ZWEDRU, Liberia (Reuters) - Liberia will extradite to the Ivory Coast 41 Ivorians accused of taking part in deadly post-election violence in their homeland that killed more than 3,000 people and uprooted a million from their homes, a Liberian court has ruled.
The decision follows mounting pressure on Liberia from the Ivorian government and human rights groups to tackle cross-border attacks said to be committed by supporters of former Ivory Coast President Laurent Gbagbo and Liberian mercenaries based in the forest region near the western Ivorian border.
This month 18 people - including seven U.N. peacekeepers - were killed in an ambush Ivory Coast has blamed on fighters from Liberia.
A court in the remote eastern Liberian town of Zwedru, near the Ivorian border, ordered the extradition late on Thursday. It is due to be carried out within 30 days.
The Liberian state prosecutor charged the men with mercenary activities after they crossed the border with a large quantity of arms in July 2011, according to a petition for extradition filed last month.
While many Gbagbo supporters and fighters laid down their weapons or were captured, others fled to neighboring countries where the current Ivorian government says they have been plotting to destabilize the country.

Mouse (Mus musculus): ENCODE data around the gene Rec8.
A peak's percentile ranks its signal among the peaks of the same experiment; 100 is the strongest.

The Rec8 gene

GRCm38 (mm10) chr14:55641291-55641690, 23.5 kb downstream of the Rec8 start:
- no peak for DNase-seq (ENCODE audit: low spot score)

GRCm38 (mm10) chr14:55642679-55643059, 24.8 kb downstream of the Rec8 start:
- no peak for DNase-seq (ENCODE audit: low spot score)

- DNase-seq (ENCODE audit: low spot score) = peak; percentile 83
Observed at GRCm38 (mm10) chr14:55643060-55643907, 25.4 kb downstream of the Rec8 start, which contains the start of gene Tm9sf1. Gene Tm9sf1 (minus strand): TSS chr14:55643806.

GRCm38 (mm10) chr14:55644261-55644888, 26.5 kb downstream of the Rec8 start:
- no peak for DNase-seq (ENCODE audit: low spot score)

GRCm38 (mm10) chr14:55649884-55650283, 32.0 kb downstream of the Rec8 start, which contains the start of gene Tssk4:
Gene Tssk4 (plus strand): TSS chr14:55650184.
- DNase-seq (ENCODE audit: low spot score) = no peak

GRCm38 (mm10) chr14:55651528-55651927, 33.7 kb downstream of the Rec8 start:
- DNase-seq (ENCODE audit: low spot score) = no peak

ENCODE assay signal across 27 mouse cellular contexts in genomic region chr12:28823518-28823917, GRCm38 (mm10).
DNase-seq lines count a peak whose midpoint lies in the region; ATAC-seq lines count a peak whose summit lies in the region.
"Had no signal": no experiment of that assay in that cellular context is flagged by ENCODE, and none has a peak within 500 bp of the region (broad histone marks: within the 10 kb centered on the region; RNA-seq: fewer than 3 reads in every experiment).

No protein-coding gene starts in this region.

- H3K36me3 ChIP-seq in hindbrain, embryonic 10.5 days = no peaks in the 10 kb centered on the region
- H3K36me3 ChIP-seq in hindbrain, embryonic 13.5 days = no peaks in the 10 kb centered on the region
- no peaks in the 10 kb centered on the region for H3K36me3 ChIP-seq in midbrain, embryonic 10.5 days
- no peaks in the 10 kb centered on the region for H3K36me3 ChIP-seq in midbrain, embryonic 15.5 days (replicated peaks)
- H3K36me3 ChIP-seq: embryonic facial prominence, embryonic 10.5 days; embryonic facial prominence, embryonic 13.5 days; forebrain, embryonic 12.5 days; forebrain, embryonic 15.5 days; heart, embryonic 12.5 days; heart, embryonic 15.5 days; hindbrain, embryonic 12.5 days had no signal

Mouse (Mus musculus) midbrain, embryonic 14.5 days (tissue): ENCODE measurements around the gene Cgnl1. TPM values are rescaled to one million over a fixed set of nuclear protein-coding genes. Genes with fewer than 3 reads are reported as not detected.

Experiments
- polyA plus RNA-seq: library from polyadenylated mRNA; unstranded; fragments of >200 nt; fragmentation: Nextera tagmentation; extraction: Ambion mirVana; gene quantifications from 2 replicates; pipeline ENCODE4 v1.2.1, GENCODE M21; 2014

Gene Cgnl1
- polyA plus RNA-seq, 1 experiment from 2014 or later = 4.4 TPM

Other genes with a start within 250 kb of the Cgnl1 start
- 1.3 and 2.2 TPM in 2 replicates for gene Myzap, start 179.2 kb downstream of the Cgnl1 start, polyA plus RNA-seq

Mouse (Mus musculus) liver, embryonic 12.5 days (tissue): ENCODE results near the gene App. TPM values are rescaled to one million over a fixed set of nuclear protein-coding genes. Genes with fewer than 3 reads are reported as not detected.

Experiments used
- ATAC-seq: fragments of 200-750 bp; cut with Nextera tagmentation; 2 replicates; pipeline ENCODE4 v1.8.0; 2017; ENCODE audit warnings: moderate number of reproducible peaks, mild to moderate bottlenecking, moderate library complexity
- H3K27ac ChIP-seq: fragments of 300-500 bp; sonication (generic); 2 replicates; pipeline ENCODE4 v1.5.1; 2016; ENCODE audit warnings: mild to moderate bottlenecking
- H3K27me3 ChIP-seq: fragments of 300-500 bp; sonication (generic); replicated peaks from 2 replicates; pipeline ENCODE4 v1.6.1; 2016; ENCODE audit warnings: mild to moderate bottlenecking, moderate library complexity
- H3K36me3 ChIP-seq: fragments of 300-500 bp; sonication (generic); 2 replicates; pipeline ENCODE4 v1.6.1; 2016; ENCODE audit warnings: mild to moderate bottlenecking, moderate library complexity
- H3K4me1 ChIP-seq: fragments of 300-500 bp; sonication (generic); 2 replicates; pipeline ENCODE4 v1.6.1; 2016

Gbagbo is at the International Criminal Court at the Hague facing war crimes charges. He refused to cede power following a 2010 election which he lost, opening old wounds that plunged the country into a six-month civil conflict.
He was finally captured after troops backing current President Alassane Ouattara, with the support of U.N. and French forces, stormed the presidential palace in Abidjan.
Human Rights Watch (HRW) issued a report earlier this month, criticising Liberia for not doing enough to apprehend those accused of mercenary activities, massacres and human rights violations during Ivory Coast's post-election crisis.
Among them is Isaac Sayou Chegbo (alias Bob Marley) an ex-Liberian rebel leader implicated in overseeing two massacres in Ivory Coast in which more than 100 people were killed, according to the HRW report.
(Reporting by Clair MacDougall; Writing by Bate Felix; Editing by Robin Pomeroy)